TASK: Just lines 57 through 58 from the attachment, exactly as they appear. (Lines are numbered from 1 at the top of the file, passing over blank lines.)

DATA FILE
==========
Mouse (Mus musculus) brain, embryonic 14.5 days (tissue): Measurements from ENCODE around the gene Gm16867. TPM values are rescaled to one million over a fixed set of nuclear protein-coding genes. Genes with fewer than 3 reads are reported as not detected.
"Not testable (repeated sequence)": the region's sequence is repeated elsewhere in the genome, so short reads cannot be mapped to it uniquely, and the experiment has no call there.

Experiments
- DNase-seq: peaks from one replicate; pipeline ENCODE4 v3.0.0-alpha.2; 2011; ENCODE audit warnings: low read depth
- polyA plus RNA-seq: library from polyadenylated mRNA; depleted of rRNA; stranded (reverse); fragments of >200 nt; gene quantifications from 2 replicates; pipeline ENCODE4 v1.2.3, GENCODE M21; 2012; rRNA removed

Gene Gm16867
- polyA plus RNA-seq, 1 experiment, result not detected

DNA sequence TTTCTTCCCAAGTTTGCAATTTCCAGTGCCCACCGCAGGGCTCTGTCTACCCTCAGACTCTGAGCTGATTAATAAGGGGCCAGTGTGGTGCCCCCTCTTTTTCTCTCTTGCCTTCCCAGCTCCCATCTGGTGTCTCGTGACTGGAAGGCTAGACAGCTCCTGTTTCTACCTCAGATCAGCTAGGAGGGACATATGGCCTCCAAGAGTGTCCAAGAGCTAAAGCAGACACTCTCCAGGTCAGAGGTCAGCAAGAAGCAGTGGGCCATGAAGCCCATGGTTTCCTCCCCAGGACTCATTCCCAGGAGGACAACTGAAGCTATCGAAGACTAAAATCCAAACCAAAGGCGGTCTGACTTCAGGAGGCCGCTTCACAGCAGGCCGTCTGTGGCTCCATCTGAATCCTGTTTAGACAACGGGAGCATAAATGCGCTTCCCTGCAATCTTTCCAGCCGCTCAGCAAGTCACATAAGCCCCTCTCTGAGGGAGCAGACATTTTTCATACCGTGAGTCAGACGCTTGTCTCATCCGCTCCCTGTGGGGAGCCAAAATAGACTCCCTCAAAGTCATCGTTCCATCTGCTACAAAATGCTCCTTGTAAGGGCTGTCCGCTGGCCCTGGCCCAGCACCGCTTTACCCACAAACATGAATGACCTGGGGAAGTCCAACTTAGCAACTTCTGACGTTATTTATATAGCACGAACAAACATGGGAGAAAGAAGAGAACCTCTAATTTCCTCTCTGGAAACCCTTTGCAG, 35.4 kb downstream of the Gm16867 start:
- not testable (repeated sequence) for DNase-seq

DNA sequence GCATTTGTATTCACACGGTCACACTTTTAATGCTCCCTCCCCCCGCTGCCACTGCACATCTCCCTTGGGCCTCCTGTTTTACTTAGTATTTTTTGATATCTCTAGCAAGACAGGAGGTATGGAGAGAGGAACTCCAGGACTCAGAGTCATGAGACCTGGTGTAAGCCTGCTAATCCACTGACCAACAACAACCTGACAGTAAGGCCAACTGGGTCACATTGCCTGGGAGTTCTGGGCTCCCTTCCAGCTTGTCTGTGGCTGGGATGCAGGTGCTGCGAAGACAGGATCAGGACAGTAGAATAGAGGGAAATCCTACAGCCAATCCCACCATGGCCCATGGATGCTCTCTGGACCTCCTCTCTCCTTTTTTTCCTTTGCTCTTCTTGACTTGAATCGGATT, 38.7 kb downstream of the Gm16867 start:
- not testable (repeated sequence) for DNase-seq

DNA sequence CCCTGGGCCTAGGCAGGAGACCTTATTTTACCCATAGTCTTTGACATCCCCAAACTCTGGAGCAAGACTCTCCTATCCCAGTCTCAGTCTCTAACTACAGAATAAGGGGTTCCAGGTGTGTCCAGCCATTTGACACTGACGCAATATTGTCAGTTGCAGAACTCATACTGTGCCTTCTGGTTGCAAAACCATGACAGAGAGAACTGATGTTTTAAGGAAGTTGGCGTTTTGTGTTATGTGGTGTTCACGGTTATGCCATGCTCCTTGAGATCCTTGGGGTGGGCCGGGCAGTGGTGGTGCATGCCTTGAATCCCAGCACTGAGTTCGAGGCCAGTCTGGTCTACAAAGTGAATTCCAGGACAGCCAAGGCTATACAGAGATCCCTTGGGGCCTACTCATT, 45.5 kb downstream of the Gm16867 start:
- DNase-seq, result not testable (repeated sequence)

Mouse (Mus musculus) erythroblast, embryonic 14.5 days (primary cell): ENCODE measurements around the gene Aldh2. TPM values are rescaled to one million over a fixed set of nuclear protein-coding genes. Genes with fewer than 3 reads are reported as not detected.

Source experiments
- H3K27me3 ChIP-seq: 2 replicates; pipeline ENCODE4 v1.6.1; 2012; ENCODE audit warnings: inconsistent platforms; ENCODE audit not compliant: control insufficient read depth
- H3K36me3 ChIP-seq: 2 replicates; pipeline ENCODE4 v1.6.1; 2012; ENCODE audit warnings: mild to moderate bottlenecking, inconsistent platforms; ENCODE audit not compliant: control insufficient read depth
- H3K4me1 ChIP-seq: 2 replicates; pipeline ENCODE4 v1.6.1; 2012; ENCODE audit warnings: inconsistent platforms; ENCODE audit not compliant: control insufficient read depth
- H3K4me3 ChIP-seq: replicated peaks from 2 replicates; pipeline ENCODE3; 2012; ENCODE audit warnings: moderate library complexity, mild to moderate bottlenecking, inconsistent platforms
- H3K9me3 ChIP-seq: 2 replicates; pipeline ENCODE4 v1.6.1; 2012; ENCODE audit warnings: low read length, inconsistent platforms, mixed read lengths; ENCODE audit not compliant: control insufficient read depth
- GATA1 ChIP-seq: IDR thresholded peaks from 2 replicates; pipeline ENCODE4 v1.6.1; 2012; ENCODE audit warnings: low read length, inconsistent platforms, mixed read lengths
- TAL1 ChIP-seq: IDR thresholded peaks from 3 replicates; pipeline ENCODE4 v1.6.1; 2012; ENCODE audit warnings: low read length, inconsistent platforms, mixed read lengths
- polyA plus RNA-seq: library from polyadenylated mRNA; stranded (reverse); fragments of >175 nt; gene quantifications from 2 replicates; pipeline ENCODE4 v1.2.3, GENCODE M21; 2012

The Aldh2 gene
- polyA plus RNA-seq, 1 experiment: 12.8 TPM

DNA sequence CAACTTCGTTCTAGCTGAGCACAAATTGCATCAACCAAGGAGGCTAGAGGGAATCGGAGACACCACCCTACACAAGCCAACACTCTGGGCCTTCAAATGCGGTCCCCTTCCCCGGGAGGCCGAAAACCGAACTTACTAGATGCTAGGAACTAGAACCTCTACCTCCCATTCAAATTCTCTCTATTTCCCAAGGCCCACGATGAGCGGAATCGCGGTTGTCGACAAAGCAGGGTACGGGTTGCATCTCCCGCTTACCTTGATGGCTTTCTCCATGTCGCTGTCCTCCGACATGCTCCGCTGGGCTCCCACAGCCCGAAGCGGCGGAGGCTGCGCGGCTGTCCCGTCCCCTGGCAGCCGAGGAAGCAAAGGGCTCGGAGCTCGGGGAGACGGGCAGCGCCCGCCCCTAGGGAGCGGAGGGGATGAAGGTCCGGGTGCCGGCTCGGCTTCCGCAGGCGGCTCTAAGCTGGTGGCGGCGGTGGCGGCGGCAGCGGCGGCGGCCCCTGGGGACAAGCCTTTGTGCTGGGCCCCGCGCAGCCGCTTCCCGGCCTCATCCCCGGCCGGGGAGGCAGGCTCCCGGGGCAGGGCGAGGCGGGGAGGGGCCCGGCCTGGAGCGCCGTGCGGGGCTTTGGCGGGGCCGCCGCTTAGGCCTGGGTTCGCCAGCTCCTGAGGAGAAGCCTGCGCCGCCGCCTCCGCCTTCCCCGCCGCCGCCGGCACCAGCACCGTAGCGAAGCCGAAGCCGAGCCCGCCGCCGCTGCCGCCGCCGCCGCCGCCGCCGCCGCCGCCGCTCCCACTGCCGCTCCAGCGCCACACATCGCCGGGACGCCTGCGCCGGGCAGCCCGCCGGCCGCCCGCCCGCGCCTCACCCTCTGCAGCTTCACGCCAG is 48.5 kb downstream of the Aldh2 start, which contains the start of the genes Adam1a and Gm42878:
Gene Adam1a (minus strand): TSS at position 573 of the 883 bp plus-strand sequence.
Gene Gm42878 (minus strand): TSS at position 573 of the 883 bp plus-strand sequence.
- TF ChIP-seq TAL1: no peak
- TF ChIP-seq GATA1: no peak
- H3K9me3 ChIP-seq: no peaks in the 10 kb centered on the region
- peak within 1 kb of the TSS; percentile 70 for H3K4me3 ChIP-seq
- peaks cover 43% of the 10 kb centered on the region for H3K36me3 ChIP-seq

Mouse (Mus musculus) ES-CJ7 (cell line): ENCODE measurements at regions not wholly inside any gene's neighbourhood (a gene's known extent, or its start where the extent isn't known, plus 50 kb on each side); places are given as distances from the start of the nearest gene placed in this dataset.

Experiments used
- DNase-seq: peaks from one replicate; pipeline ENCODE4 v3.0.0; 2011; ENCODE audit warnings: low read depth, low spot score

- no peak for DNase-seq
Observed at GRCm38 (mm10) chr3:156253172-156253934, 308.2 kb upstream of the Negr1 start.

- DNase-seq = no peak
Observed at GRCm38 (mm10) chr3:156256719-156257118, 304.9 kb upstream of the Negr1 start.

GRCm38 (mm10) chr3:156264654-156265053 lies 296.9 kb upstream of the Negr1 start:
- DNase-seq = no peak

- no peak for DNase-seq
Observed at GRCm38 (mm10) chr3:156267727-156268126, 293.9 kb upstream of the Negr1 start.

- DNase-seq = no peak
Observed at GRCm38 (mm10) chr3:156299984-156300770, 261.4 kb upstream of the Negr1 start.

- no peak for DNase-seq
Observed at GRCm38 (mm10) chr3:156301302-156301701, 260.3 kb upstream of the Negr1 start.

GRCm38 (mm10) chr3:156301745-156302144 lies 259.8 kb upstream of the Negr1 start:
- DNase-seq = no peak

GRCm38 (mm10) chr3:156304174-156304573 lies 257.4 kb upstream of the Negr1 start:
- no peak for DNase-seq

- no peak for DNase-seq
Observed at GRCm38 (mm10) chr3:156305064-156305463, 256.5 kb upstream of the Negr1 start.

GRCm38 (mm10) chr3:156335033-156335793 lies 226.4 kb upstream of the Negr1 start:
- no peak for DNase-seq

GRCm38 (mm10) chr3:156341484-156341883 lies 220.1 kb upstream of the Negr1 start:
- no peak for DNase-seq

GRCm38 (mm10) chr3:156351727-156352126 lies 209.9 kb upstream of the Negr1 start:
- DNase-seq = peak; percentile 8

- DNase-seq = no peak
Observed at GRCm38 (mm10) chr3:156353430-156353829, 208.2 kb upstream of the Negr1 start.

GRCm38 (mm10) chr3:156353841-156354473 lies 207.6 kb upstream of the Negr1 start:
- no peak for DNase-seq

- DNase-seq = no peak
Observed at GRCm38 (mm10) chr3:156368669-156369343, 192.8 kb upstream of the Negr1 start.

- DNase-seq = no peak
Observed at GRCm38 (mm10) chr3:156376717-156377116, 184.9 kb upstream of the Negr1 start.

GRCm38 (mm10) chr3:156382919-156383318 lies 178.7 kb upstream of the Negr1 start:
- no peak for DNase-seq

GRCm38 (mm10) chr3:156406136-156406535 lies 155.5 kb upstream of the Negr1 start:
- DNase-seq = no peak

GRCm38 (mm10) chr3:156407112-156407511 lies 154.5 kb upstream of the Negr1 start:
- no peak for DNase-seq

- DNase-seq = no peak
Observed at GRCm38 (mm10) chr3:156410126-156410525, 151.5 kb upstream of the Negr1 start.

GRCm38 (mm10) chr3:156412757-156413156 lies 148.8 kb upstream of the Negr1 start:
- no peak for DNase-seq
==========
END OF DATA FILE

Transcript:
GRCm38 (mm10) chr3:156341484-156341883 lies 220.1 kb upstream of the Negr1 start:
- no peak for DNase-seq